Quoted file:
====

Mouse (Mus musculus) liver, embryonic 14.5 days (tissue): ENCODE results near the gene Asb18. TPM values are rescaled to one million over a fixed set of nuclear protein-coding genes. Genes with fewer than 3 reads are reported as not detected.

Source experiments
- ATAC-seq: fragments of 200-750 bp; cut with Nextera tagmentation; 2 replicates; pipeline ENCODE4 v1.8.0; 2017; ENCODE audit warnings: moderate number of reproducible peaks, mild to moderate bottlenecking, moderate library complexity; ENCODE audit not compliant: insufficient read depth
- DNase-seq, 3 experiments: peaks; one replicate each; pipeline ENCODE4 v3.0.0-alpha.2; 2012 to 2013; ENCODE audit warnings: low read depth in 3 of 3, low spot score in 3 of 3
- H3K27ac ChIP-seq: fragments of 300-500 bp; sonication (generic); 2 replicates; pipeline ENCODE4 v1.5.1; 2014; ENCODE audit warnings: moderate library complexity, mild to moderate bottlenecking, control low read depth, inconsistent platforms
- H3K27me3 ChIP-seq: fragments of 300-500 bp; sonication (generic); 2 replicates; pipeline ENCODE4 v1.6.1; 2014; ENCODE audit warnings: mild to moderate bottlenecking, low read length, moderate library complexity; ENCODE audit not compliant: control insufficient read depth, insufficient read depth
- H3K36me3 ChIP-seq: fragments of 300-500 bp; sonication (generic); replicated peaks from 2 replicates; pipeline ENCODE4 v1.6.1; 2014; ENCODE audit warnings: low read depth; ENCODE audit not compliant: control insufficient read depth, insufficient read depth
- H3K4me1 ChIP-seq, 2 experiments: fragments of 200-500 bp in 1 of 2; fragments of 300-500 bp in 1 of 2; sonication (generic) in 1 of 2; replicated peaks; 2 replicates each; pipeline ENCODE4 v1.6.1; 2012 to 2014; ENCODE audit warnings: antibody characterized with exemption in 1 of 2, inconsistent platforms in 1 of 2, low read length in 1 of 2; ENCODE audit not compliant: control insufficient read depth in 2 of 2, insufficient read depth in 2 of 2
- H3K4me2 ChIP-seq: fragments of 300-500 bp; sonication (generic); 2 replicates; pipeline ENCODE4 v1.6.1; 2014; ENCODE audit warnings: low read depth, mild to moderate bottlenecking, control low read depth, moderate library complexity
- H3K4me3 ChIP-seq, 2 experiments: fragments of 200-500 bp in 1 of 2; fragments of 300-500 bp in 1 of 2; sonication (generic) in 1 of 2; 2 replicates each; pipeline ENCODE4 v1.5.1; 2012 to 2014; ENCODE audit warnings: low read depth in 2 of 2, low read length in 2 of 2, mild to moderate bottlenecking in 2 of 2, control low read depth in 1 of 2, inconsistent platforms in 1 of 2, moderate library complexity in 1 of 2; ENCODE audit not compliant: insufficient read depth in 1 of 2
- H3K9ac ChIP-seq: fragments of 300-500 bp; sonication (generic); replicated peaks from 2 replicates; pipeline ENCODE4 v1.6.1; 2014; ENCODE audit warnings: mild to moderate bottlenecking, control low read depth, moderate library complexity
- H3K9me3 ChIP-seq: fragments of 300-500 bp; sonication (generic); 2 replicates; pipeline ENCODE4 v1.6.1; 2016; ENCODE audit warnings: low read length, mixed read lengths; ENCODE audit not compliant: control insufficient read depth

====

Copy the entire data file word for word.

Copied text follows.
Mouse (Mus musculus) liver, embryonic 14.5 days (tissue): ENCODE results near the gene Asb18. TPM values are rescaled to one million over a fixed set of nuclear protein-coding genes. Genes with fewer than 3 reads are reported as not detected.

Source experiments
- ATAC-seq: fragments of 200-750 bp; cut with Nextera tagmentation; 2 replicates; pipeline ENCODE4 v1.8.0; 2017; ENCODE audit warnings: moderate number of reproducible peaks, mild to moderate bottlenecking, moderate library complexity; ENCODE audit not compliant: insufficient read depth
- DNase-seq, 3 experiments: peaks; one replicate each; pipeline ENCODE4 v3.0.0-alpha.2; 2012 to 2013; ENCODE audit warnings: low read depth in 3 of 3, low spot score in 3 of 3
- H3K27ac ChIP-seq: fragments of 300-500 bp; sonication (generic); 2 replicates; pipeline ENCODE4 v1.5.1; 2014; ENCODE audit warnings: moderate library complexity, mild to moderate bottlenecking, control low read depth, inconsistent platforms
- H3K27me3 ChIP-seq: fragments of 300-500 bp; sonication (generic); 2 replicates; pipeline ENCODE4 v1.6.1; 2014; ENCODE audit warnings: mild to moderate bottlenecking, low read length, moderate library complexity; ENCODE audit not compliant: control insufficient read depth, insufficient read depth
- H3K36me3 ChIP-seq: fragments of 300-500 bp; sonication (generic); replicated peaks from 2 replicates; pipeline ENCODE4 v1.6.1; 2014; ENCODE audit warnings: low read depth; ENCODE audit not compliant: control insufficient read depth, insufficient read depth
- H3K4me1 ChIP-seq, 2 experiments: fragments of 200-500 bp in 1 of 2; fragments of 300-500 bp in 1 of 2; sonication (generic) in 1 of 2; replicated peaks; 2 replicates each; pipeline ENCODE4 v1.6.1; 2012 to 2014; ENCODE audit warnings: antibody characterized with exemption in 1 of 2, inconsistent platforms in 1 of 2, low read length in 1 of 2; ENCODE audit not compliant: control insufficient read depth in 2 of 2, insufficient read depth in 2 of 2
- H3K4me2 ChIP-seq: fragments of 300-500 bp; sonication (generic); 2 replicates; pipeline ENCODE4 v1.6.1; 2014; ENCODE audit warnings: low read depth, mild to moderate bottlenecking, control low read depth, moderate library complexity
- H3K4me3 ChIP-seq, 2 experiments: fragments of 200-500 bp in 1 of 2; fragments of 300-500 bp in 1 of 2; sonication (generic) in 1 of 2; 2 replicates each; pipeline ENCODE4 v1.5.1; 2012 to 2014; ENCODE audit warnings: low read depth in 2 of 2, low read length in 2 of 2, mild to moderate bottlenecking in 2 of 2, control low read depth in 1 of 2, inconsistent platforms in 1 of 2, moderate library complexity in 1 of 2; ENCODE audit not compliant: insufficient read depth in 1 of 2
- H3K9ac ChIP-seq: fragments of 300-500 bp; sonication (generic); replicated peaks from 2 replicates; pipeline ENCODE4 v1.6.1; 2014; ENCODE audit warnings: mild to moderate bottlenecking, control low read depth, moderate library complexity
- H3K9me3 ChIP-seq: fragments of 300-500 bp; sonication (generic); 2 replicates; pipeline ENCODE4 v1.6.1; 2016; ENCODE audit warnings: low read length, mixed read lengths; ENCODE audit not compliant: control insufficient read depth